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Health Benefits of Eating Flaxseed

by
author image Valerie Liles
Based in Atlanta, Valerie Liles has been writing about landscape and garden design since 1980. As a registered respiratory therapist, she also has experience in family health, nutrition and pediatric and adult asthma managment. Liles holds a Bachelor of Arts in journalism from Colorado State University and a Master of Science in technical communication from the University of Colorado.
Health Benefits of Eating Flaxseed
A close-up of flaxseeds in a wooden bowl. Photo Credit Alexander62/iStock/Getty Images

Overview

Flax, grown for well over 5,000 years as a food source, is a plant native to the Mediterranean and the seeds have been used for healing and health benefits, such as for the relief of abdominal pain. Shaped like sesame seeds, but slightly larger, flax seeds have a hard shell that is smooth and shiny. The flavor is subtly nutty with a soft crunch; however, flax seeds provide more nutritional value when ground, since this allows for the enhancement of their nutrient absorption. Medical researchers are discovering several health benefits of eating flax seed.

Proven Nutritional Benefit

Flax seeds are an excellent source of the omega-3 essential fatty acid alpha-linolenic acid---ALA. They are also a source of phytochemicals called lignans, as well as a source of dietary fiber, magnesium, potassium, manganese and minerals phosphorous, iron and copper. The greatest health benefits of flax seed come from the ALA and lignan. However, in a different form, flax seed oil contains close to twice as much of omega-3 fatty acids as fish oil.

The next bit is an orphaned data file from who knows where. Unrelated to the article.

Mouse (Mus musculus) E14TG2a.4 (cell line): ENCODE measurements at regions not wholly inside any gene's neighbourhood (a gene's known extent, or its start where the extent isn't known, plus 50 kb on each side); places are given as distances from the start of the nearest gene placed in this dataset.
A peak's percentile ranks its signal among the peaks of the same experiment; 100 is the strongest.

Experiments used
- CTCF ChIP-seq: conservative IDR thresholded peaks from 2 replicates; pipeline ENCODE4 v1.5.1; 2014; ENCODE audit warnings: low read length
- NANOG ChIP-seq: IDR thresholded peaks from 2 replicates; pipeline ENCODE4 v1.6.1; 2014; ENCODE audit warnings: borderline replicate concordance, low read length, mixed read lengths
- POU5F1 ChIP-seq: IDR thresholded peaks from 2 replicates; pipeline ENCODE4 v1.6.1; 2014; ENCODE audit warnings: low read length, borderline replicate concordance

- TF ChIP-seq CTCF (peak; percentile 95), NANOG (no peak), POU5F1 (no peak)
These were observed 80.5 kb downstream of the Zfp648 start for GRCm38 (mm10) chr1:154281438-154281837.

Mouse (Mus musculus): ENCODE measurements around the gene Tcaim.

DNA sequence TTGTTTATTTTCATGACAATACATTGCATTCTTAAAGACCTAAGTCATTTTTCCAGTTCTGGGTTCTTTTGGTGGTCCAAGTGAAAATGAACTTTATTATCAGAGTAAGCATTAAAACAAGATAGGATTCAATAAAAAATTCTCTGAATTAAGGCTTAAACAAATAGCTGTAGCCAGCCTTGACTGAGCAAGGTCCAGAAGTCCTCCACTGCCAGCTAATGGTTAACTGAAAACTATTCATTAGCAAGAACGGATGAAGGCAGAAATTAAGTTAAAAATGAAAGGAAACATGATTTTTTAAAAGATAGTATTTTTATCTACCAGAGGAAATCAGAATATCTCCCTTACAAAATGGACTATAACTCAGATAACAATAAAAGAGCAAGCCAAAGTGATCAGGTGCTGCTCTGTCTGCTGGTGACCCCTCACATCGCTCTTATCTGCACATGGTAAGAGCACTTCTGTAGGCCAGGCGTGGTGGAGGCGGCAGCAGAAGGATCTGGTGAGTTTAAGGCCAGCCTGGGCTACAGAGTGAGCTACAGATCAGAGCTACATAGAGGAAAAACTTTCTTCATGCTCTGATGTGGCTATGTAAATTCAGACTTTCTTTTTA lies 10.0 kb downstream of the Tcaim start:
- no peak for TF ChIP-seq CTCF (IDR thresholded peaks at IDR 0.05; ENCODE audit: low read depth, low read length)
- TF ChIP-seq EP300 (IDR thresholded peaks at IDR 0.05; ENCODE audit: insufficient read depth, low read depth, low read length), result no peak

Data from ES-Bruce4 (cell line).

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Reducing the Risk of Cancer

According to the U.S. National Library of Medicine, ALA in flax seed has shown promising results in reducing the risk of heart disease and cancer because of its high concentration of lignans. These fiber compounds interfere with the cancer-promoting effects of estrogen by binding to estrogen receptors. Lignans also increase the production of other compounds, which regulate estrogen levels by guiding excess estrogen out of the body.

Deterrent to Heart Disease

According to MayoClinic.com, flax seed and its oil derivative have proven to reduce total cholesterol and the LDL or bad cholesterol levels leading to a reduction in the risk of heart disease. The Institute of Medicine has recommended between 1.1 and 1.6g of omega-3 fatty acids daily for adults; one tablespoon of ground flax seed provides 1.5g of this important nutrient.

Additional Uses

According to the U.S. National Library of Medicine, flax seed oil has shown promise in treating osteoarthritis, rheumatoid arthritis, anxiety, benign prostatic hyperplasia, atherosclerosis and diabetes, as well as lowering cholesterol and triglycerides. Flax seed oil also relieves constipation and skin irritations due to dry skin.

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References

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